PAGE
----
A Perspective On Person Centered Therapy

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Within the conglomerate of counseling theories and techniques, this paper seeks to generate objective research that informs the reader on Person-Centered Therapy. This paper endeavors to educate the reader on the historical beginnings of this approach, drawing especially from the life and contributions of Carl Rogers. The author highlights the types of issues that the theory addresses best, discussing in detail some of the ways that Person-Centered Therapy has produced positive outcomes. While recognizing that no one approach is perfect, the author discusses the strengths and weaknesses of the Person-Centered Approach. In so doing, the author also evaluates the theory from a Biblical perspective, highlighting ways that the theory
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History of Theory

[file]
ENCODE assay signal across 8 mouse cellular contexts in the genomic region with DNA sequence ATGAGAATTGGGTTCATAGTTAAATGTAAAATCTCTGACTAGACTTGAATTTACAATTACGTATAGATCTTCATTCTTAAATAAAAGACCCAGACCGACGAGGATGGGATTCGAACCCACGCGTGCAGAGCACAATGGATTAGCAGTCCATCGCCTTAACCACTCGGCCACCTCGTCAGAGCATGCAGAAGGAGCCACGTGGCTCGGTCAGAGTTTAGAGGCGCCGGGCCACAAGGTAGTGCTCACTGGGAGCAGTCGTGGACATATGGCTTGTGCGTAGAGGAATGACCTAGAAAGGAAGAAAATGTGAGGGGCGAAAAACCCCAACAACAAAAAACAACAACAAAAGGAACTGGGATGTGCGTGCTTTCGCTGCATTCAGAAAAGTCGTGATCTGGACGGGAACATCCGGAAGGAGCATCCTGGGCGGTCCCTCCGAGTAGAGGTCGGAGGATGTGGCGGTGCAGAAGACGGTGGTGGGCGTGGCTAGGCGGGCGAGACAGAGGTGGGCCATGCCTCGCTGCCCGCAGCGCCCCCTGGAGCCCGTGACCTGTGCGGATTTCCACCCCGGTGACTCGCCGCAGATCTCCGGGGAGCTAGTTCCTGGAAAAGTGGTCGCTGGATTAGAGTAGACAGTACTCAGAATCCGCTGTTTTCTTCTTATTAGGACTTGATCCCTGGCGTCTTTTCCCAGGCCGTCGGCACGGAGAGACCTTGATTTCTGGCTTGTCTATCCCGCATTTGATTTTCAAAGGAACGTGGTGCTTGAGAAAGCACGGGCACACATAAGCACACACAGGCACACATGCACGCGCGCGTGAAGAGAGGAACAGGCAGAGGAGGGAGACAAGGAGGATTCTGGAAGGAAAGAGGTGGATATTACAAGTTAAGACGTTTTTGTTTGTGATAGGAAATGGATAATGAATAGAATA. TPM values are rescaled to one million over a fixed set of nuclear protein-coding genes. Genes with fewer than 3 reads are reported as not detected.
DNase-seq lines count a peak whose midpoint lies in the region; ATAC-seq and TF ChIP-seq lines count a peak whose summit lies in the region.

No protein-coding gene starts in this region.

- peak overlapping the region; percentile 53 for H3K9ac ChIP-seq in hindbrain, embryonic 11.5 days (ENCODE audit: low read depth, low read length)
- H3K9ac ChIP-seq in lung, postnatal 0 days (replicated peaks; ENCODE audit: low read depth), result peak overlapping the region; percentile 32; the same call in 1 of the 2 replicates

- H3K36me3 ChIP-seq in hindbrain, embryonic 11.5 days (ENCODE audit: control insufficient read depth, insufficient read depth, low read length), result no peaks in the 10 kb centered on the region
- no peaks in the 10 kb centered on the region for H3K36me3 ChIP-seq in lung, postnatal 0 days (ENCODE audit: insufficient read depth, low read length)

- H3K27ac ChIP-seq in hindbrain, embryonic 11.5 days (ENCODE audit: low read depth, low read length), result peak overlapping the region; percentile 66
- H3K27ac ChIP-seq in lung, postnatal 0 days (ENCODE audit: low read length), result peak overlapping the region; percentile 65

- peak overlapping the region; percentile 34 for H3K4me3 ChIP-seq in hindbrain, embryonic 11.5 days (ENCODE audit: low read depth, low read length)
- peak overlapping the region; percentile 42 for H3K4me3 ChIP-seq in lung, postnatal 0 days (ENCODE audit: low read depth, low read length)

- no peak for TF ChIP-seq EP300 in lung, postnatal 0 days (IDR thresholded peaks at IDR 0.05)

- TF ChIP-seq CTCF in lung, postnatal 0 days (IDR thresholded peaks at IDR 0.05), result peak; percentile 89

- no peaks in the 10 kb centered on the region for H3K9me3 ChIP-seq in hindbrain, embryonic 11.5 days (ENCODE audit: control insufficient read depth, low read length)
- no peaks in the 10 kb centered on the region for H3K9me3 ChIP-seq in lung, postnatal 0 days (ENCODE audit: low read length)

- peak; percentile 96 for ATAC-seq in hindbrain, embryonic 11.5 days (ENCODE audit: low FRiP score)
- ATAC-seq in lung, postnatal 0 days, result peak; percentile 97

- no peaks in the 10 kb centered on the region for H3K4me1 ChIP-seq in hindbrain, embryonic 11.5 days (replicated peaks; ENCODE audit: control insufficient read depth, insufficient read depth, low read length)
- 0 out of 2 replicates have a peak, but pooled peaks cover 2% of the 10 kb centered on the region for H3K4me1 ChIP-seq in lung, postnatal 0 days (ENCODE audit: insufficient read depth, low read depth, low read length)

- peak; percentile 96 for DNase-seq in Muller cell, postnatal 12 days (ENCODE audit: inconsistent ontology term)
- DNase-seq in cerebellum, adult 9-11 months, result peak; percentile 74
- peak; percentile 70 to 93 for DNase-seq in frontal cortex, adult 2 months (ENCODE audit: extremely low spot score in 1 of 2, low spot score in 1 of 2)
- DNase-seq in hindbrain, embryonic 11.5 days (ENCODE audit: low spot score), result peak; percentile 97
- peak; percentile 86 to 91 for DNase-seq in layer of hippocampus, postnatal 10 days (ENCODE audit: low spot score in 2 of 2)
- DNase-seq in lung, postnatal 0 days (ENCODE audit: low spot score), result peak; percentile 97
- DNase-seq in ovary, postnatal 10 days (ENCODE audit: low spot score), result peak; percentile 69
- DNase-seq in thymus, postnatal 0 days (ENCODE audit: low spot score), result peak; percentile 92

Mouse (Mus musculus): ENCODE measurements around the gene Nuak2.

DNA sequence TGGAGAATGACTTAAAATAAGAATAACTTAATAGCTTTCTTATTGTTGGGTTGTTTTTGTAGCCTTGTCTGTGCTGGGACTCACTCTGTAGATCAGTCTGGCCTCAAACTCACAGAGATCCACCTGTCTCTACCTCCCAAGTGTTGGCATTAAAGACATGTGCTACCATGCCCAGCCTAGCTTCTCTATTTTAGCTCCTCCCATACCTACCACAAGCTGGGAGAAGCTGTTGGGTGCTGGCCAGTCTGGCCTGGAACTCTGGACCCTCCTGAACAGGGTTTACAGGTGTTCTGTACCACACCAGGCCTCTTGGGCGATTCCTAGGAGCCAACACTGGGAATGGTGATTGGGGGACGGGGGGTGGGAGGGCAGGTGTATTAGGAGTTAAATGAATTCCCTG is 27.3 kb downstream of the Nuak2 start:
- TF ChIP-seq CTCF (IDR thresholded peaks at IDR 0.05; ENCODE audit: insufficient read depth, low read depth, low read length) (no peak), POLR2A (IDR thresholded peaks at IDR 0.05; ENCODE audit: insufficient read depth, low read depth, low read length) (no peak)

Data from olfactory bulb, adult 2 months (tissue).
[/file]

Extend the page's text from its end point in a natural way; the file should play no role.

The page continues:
The beginnings of Person-Centered Therapy had a somewhat lonely, pioneering beginning. A man by the name of Carl Rogers is responsible for the development of this theory. Born in 1902, Rogers grew up in a Protestant family that was strictly religious. Despite the strict religious environment, his family’s relationships could be characterized as close, loving relationships (Corey, 2013, p. 173). Rogers began his journey to discover a more therapeutic approach to psychotherapy through his personal experiences and a therapist and client (Casemore, 2011, p. 95). After graduating with a doctorate in clinical and educational psychology, Rogers served as a director in a clinic that provided guidance to children. It was within this environment that Rogers formulated the basic tenants of his Person-Centered Theory. (Truscott, 2010, p. 68). Unlike his predecessor, Sigmund Freud, Rogers was unthreatened by change and welcomed the challenge of asking deep questions that lead him into unfamiliar surroundings (Corey, 2013, p.173). During an era when the Psychoanalytic and Behaviorist approaches and were wildly popular, Rogers was quietly formulating a theory that was to revolutionize the field of psychotherapy (Casemore, 2011, p. 94). Not only was this theory blazing new frontiers, the approach stood in opposition to Psychoanalytic views that highlighted the pathological, childhood desires from which the
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